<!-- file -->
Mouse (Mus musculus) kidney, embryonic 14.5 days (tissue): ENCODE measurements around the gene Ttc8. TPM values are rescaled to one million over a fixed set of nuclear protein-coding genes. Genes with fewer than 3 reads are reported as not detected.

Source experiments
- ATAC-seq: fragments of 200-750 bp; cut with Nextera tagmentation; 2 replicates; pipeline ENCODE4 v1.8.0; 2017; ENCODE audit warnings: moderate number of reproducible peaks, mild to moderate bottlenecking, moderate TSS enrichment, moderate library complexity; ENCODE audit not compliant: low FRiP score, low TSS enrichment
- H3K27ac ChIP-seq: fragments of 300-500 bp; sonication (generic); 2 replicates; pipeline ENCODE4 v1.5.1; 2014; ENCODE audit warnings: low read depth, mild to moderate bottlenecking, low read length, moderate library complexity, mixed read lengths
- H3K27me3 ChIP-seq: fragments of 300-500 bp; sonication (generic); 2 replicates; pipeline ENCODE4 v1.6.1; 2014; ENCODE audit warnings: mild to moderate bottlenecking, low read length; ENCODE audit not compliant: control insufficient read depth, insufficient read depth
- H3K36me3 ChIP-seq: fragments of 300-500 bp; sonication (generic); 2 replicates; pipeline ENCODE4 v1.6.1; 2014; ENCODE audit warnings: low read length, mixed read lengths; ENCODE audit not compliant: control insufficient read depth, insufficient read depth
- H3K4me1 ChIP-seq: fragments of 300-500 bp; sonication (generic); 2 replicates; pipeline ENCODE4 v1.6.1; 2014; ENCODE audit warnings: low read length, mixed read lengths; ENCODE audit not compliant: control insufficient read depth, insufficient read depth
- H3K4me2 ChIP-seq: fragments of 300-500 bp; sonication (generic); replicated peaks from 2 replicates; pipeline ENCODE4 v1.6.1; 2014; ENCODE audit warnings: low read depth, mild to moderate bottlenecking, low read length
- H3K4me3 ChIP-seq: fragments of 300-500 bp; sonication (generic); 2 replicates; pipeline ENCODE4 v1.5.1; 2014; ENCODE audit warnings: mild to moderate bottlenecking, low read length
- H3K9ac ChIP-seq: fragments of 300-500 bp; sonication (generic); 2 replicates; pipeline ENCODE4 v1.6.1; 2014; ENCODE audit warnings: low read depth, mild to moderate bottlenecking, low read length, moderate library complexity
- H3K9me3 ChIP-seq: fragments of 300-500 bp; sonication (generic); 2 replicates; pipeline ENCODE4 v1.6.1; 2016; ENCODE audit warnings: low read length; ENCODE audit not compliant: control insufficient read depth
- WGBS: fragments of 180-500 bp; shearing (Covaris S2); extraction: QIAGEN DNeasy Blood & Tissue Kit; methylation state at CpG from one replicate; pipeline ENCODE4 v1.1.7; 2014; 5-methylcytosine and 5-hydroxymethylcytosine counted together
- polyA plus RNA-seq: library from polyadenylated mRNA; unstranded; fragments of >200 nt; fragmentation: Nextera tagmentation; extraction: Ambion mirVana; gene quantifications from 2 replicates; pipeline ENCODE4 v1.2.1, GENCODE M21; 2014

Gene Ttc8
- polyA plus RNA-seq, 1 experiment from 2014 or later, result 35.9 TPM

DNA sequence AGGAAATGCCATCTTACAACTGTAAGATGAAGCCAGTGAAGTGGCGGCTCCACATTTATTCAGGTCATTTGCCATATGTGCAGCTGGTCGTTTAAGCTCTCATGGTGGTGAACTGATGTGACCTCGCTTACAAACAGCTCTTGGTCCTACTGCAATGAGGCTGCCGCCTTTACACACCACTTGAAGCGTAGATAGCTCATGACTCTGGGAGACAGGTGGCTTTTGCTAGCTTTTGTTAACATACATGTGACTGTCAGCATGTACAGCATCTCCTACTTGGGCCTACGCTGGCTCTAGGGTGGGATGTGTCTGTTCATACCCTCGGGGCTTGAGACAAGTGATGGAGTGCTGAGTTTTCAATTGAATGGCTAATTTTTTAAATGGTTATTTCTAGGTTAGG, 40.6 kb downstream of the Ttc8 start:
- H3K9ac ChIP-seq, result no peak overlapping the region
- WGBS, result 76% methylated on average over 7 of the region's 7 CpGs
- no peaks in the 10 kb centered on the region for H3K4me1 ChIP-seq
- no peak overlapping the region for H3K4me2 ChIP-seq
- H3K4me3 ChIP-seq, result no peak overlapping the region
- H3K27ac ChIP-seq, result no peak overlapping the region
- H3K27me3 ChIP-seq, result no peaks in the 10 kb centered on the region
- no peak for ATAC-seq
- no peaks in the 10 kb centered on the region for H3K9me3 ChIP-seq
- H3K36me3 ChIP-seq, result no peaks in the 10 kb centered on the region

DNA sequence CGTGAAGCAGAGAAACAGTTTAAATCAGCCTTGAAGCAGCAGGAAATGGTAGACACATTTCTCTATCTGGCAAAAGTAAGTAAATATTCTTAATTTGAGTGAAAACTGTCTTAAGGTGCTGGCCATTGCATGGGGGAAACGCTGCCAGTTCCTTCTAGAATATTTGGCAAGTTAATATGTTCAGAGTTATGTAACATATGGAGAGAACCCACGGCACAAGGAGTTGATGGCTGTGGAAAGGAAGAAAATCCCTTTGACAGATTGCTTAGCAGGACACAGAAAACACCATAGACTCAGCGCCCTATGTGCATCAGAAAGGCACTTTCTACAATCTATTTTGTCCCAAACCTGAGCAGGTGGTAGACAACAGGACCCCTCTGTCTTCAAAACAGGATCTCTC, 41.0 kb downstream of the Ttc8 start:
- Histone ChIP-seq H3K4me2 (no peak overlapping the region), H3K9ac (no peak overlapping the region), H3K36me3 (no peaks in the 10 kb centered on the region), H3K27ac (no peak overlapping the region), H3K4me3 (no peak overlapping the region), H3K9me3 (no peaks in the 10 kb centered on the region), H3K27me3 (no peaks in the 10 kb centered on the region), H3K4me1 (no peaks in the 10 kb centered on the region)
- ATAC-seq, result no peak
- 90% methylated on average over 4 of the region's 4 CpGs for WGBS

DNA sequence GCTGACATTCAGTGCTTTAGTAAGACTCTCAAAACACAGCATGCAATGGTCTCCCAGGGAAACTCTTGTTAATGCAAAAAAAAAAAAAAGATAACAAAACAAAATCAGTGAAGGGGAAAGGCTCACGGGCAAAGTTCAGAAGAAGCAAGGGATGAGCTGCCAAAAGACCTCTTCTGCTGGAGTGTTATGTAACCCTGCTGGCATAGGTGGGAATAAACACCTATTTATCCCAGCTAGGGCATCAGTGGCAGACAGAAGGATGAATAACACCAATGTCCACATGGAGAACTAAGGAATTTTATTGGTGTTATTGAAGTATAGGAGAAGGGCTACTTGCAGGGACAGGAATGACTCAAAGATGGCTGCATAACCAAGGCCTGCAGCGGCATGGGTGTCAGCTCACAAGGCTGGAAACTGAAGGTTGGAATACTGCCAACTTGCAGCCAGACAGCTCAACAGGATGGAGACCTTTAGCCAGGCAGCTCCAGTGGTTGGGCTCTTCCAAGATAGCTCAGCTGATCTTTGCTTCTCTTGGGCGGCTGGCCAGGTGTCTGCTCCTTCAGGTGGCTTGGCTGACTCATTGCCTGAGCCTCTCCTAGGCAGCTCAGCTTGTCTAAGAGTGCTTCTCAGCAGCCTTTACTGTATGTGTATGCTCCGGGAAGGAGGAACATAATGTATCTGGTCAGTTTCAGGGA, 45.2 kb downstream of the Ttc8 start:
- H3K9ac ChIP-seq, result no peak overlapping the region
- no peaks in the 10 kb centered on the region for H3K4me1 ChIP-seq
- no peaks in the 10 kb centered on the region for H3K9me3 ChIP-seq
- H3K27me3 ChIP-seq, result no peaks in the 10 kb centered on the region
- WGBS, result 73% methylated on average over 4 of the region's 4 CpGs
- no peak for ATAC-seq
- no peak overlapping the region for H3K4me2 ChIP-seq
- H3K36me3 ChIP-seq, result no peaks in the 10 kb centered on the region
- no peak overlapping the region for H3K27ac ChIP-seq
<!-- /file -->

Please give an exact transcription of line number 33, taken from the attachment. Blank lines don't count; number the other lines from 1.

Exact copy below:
- no peaks in the 10 kb centered on the region for H3K4me1 ChIP-seq